Our schedules allow for 3 training days per week. We train full body every Mon-Wed-Fri. Zarius is able to do some lower body exercises and we always finish each session with some walking laps around the track. (As an aside, prior to getting involved with the Human Performance Lab here at AUM about a year ago, Zarius’ main mode of transportation was his wheel chair. Now he walks most of the time. A testament to the great work done by Dr. Esco and the staff here at AUM as well as the effort put forth by Zarius.) Since we’re not currently preparing for a meet, we only performed the competition press once per week and performed incline and narrow-grip press on the other two training days as his main movements. I also started recording RPE for each set of his main lifts. There is definitely a learning curve to using RPE so I take the earlier values with a grain of salt. Volume for the main lifts remained constant while intensity increased each week. For his assistance work we just did some basic progressive overload. Since we wouldn’t be training for at least a week after the training cycle I wanted to overreach him a little. Zarius recorded his HRV each morning after waking with ithlete in a seated position.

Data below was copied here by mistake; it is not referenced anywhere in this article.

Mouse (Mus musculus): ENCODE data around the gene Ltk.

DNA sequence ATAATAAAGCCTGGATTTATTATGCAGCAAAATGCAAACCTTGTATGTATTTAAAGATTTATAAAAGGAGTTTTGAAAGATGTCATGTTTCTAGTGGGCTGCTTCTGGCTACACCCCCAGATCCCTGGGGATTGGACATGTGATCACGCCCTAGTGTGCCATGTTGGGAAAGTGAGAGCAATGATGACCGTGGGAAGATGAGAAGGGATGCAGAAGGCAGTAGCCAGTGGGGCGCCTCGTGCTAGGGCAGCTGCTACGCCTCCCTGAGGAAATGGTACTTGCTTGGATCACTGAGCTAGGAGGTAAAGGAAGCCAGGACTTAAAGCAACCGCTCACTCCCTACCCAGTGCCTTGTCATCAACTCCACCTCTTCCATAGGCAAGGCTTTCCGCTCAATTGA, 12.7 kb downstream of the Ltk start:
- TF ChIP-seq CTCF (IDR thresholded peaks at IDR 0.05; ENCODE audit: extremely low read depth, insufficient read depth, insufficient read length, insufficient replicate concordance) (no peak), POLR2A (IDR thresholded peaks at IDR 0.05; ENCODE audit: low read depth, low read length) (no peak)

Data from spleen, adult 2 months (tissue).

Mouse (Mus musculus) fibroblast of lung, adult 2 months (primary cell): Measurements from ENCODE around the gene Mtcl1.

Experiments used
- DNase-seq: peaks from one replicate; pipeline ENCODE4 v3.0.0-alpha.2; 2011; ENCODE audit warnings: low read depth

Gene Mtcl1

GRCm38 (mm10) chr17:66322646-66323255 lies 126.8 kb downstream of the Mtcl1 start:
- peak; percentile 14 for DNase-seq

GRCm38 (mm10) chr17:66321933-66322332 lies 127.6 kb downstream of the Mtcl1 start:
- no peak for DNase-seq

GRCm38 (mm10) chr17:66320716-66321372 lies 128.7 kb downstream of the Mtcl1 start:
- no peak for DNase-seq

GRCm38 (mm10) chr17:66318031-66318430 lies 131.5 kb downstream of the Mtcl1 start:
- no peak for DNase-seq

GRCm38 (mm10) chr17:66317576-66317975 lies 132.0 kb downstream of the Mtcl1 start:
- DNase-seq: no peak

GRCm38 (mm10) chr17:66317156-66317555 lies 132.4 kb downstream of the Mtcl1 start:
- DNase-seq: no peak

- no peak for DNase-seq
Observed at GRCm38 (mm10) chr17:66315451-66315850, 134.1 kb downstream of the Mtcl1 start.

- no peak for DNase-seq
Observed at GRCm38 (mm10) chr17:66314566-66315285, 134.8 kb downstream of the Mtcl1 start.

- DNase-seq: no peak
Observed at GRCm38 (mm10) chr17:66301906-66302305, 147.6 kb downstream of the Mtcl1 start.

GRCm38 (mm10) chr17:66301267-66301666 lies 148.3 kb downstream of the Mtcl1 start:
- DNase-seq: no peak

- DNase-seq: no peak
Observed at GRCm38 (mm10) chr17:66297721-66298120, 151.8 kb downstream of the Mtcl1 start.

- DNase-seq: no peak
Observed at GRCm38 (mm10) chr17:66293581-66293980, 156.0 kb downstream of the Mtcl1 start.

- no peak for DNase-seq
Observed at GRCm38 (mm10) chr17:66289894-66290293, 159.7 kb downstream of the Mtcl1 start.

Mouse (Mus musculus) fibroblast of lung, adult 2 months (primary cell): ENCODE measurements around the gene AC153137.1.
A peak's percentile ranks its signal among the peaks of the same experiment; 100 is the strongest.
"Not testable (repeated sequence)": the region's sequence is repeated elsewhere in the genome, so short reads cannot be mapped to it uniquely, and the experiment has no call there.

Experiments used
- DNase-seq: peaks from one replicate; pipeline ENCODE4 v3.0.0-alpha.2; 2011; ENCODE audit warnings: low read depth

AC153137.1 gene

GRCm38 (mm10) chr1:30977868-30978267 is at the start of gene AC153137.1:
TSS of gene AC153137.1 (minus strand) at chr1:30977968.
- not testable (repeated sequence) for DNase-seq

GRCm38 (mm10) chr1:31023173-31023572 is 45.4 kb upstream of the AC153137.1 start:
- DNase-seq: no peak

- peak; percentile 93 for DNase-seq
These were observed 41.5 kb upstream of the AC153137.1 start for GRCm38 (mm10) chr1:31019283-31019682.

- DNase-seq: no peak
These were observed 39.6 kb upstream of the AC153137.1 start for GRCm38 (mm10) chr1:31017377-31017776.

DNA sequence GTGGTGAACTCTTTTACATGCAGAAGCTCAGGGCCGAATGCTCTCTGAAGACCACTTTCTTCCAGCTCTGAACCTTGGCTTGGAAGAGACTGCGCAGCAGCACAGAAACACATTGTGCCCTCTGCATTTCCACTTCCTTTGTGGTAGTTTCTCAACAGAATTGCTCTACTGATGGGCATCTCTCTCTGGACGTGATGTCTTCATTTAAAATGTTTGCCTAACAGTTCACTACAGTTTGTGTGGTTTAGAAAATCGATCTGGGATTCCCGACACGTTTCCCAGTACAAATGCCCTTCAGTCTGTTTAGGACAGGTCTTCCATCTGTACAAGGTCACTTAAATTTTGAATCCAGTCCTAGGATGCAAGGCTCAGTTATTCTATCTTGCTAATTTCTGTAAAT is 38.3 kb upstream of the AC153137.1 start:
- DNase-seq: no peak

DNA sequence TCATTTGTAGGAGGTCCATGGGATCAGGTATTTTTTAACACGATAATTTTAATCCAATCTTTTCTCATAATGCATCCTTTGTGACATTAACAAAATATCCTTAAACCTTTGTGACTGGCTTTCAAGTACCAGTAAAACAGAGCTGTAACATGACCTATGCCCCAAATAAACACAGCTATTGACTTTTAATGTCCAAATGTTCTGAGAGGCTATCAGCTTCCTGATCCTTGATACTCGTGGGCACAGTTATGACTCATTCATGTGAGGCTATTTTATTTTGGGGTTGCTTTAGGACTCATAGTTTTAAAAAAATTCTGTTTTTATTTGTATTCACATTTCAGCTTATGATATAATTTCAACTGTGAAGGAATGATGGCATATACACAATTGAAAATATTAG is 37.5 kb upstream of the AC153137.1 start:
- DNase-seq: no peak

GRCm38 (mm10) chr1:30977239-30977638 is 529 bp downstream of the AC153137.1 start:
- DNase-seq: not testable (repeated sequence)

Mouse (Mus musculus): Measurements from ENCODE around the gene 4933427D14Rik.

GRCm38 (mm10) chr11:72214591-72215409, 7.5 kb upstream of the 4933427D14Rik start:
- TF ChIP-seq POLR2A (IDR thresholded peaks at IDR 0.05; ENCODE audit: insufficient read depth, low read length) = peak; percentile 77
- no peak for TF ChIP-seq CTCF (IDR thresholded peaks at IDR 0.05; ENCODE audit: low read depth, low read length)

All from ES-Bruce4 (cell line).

The Data and Analysis:


* Training Load (TL) above is simply referring to the average intensity (%1RM) that we used for his main lifts that week. 7.4=74% , etc. For his future cycles, I’ll be collecting sRPE as he gets more comfortable with the rating system.

Week 1:

–          Lowest intensity week

–          Avg. RPE for main lift this week was 8.4

–          Previous week mean HRV was 85.2 to serve as a baseline, though not on chart. Near +2 increase (86.9) in HRV after week 1.

Week 2:

–          Intensity increases

–          Avg. RPE for main lifts this week increases slightly to 8.6

–          +1 increase in week mean HRV. Training is well tolerated and apparently not very stressful.

Week 3:

–          Highest intensity week

–          Avg. RPE for main lifts this week increases to 9.1. This week he had four RPE@10 compared to week 2 which had 1 RPE@10 and 0 in week 1. (RPE@10 means it was a maximal set, no further reps could be performed)

–          As expected and consistent with his previous meet prep cycle, HRV declines this week -2.3 to 85.7. You’ll note that on weekends his HRV tends to climb back up, indicating good recovery even though the week was quite physically stressful.

Week 4:

–          Low intensity lift on Monday

–          Bench 1RM Test with competition rules (pause and rack command) on Wednesday. Zarius pressed 260lbs cleanly (at 120lbs bodyweight) which is a 10lb Gym personal record and is 5lbs over his competition best of 255lbs.